If you have assets that are able to skip probate, meaning they can be transferred directly to the named beneficiaries after you die, then you should keep up to date on naming beneficiaries (say, if a death or divorce has occurred) and keep a list of these assets with account details. Which details exactly? Details like where any paperwork or policies are, account numbers, and contact information for the issuing entity are a good place to start.

Non-probate assets include such things as:

•   Insurance policies

•   401(k) accounts and IRAs

•   Pensions

Non-probate assets should not be listed in your will because any designations you make with each institution will override anything you write anyway.

8. Financials

While you are gathering all of your estate materials, make sure to keep a neat list of all your login and password information for the following:

•   Bank accounts

•   Car insurance

•   Credit cards

•   Health insurance

•   Home insurance

•   Life insurance

•   Loans

•   Pension plans

•   Retirement benefits

•   Tax returns

If everything is online, you may want to make sure every account is listed along with your other digital accounts in your password manager or digital vault.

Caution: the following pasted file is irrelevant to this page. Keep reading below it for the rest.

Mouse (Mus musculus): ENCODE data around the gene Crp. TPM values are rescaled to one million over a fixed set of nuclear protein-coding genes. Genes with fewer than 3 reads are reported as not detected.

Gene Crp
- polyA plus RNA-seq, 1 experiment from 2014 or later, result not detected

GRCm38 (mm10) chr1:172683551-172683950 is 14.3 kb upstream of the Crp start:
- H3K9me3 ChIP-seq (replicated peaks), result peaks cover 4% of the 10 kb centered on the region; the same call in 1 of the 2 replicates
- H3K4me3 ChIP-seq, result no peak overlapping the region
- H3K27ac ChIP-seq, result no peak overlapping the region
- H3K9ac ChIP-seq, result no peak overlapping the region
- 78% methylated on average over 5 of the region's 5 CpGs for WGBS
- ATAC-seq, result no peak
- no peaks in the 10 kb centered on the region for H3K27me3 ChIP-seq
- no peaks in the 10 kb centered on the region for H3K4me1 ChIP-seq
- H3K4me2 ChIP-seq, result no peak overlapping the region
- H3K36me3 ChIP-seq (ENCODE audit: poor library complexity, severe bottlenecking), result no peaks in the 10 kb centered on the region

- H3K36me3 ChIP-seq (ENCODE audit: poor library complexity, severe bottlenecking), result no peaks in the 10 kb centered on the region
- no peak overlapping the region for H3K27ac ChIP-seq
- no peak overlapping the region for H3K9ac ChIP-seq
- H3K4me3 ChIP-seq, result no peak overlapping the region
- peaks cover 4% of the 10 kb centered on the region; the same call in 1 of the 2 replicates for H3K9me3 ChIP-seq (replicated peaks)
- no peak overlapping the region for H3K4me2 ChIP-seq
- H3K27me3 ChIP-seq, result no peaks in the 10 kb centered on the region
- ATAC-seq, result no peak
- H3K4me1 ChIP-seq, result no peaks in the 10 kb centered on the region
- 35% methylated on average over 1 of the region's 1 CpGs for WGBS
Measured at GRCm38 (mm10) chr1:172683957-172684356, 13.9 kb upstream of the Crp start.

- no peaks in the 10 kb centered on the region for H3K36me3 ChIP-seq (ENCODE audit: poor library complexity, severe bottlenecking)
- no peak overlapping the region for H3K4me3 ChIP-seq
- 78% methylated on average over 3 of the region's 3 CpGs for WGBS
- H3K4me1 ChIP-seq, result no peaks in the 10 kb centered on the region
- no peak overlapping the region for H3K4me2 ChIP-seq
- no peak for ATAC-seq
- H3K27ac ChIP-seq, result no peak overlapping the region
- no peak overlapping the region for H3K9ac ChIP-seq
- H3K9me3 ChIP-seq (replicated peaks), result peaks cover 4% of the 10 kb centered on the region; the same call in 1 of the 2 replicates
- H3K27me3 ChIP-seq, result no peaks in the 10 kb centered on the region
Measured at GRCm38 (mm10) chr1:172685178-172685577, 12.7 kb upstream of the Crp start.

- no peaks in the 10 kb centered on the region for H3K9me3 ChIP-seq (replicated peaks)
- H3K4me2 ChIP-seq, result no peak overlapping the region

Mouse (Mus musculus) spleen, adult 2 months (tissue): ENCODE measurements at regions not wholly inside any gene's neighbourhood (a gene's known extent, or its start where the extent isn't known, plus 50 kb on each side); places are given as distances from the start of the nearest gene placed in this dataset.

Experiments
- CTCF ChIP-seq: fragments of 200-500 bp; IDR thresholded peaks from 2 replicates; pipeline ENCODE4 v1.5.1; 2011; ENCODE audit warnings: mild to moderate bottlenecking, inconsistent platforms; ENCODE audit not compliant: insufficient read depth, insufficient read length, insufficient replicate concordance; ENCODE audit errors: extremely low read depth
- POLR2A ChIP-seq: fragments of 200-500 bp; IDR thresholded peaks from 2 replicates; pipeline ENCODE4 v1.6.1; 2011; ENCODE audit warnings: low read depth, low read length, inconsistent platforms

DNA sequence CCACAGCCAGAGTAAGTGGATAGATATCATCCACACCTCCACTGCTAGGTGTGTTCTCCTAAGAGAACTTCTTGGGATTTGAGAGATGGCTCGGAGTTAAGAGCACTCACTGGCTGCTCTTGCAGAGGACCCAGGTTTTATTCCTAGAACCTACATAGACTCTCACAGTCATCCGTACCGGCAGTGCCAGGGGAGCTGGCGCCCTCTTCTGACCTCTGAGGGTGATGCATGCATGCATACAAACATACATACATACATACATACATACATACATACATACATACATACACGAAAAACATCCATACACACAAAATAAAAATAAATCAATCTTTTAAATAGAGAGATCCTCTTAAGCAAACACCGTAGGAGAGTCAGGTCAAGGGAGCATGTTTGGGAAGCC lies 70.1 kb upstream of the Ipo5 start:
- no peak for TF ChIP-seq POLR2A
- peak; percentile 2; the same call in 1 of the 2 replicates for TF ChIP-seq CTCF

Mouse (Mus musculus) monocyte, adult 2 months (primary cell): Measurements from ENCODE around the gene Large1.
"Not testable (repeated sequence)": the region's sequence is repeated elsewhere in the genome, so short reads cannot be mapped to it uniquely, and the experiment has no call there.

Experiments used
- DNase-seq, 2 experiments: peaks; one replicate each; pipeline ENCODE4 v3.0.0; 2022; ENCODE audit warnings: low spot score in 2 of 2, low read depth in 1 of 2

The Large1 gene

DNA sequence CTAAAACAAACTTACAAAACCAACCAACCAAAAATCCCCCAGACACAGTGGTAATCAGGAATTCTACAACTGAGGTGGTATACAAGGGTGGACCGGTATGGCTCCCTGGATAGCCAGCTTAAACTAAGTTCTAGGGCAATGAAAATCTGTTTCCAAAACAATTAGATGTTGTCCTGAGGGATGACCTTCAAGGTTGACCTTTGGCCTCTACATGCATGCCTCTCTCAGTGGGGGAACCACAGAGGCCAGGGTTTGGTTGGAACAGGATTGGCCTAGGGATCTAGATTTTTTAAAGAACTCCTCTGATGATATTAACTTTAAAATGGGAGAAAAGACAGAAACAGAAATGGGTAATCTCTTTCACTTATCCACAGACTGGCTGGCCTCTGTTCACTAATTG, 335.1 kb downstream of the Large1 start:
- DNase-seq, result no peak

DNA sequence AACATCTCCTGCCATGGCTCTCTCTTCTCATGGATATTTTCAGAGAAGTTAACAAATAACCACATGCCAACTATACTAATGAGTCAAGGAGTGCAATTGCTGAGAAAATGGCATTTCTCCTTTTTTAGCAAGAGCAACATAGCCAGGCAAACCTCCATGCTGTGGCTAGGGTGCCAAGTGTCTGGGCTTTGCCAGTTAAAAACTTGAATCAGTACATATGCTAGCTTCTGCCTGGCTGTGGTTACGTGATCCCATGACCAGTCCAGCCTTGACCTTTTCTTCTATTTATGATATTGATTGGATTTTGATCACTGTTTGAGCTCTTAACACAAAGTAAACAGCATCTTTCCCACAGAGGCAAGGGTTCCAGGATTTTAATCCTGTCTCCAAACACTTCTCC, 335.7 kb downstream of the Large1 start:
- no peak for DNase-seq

9. Advance Healthcare Directive

An advance healthcare directive (also known as an AHCD) allows you to decide, in advance, how medical decisions should be made on your behalf if you are unable to communicate your wishes. AHCDs typically have two parts: designating a medical power of attorney (you may also hear this called a healthcare proxy; we share more on this below) and a living will.

A living will describes and outlines your medical care wishes just in case you are ever unable to communicate them to your healthcare providers or loved ones. It can describe any aspect of healthcare preferences, and can include things like:

•   End-of-life requests

•   Medications

•   Resuscitation requests

•   Surgeries and surgical procedures

10. Power of Attorney